14. Great film. I can even forgive the casting of the Yank lead actor, Cliff Robertson, since he actually owned and flew a Spitfire. Here is the theme music in MP3....633 squadron theme.zip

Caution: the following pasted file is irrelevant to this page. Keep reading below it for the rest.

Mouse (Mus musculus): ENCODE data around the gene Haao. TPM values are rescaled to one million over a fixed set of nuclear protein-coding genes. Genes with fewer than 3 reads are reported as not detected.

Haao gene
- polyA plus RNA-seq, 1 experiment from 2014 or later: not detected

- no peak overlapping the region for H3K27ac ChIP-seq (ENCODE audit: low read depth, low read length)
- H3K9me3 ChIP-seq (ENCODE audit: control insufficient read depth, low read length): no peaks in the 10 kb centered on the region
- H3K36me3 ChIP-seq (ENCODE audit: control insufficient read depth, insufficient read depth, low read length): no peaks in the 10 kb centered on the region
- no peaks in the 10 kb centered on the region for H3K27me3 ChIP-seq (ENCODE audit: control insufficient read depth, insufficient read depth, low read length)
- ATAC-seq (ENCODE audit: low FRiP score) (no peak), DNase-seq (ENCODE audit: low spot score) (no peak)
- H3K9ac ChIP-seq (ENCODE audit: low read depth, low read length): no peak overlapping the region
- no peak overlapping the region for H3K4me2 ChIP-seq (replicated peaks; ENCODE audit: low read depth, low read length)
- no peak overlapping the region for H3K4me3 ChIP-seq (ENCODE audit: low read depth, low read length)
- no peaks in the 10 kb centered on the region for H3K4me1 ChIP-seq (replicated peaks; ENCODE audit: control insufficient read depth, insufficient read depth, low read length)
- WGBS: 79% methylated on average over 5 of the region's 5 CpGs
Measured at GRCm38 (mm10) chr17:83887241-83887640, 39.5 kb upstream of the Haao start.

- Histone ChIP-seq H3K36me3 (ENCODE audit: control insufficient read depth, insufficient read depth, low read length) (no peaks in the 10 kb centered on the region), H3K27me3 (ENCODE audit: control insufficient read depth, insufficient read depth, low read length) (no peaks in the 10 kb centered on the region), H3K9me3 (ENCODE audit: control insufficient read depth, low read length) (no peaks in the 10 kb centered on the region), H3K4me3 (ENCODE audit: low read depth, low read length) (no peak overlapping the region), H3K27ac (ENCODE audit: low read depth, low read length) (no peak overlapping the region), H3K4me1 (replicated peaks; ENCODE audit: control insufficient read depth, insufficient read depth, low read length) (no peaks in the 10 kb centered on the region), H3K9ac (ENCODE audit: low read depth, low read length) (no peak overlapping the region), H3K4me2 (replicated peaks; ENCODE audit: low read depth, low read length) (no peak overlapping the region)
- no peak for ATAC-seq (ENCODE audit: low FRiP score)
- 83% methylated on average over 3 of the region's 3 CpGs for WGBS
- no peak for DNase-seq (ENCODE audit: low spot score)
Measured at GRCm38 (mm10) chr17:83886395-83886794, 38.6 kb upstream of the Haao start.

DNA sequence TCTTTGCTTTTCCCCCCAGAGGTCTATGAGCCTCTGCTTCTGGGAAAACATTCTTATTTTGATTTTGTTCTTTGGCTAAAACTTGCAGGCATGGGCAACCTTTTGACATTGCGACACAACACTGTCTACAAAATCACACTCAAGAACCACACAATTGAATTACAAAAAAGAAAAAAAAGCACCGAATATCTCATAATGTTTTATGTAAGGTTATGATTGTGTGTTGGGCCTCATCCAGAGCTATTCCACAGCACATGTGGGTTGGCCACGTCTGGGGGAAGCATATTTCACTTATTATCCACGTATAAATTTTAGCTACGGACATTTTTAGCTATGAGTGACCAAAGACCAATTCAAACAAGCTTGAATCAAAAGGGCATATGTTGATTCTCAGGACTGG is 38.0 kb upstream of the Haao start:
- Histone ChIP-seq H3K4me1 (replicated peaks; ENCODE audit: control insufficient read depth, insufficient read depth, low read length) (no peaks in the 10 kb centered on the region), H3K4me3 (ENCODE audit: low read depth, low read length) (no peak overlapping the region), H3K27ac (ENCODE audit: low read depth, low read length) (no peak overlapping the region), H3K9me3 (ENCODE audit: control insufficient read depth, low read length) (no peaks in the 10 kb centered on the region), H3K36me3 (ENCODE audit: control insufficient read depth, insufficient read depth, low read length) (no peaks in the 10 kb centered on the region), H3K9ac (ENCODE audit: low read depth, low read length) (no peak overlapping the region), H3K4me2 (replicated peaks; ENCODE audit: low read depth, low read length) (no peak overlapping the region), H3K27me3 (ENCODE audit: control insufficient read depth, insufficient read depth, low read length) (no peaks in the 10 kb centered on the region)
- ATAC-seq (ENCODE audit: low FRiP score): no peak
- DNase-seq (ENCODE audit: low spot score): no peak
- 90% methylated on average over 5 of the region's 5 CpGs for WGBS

15. Everything in war time weapon development is a "stop gap measure". Tanks on both sides were continuously up-armoured and up-gunned: you took whatever seemed to work at the time. Standard early Shermans were first used by the British at El Alamein where they were considerably superior to almost everything the Germans had. The Firefly's 17lb gun had better armour penetration than either the Tiger's 88 or the Panther's 75. The Tiger and Panther gun were not guaranteed to penetrate Sherman front armour, according to the German Army's own weapons R&D section. "A Waffenamt-Prüfwesen 1 report estimated[90] that with the M4 angled 30 degrees sidewards, the Sherman's glacis plate was invulnerable to shots from the Tiger's 8.8 cm KwK 36 L/56[91] and that the Panther, with its 7.5 cm KwK 42 L/70, would have to close in to 100 meters (110 yd) to achieve a penetration in the same situation.[92" Fireflies may have been priority targets, but they had lower attrition rates due to the way they were used. Lacking an HE round, but with outstanding anti- armour capabilities, they were used in overwatch positions while the standard models were forwards. Which, BTW, was how German commanders were encouraged to use their Tiger companies. All allied tank crews in Normandy and after took high casualties, but this was not just specifically to do with Tigers or Panthers, which were fairly rare and constantly under air attack anyway. The real problem for tankers was advancing into areas infested with AT guns and later on hand held weapons with HEAT rounds that could penetrate anything. Edit cut - uncalled for: grumpy old man syndrome.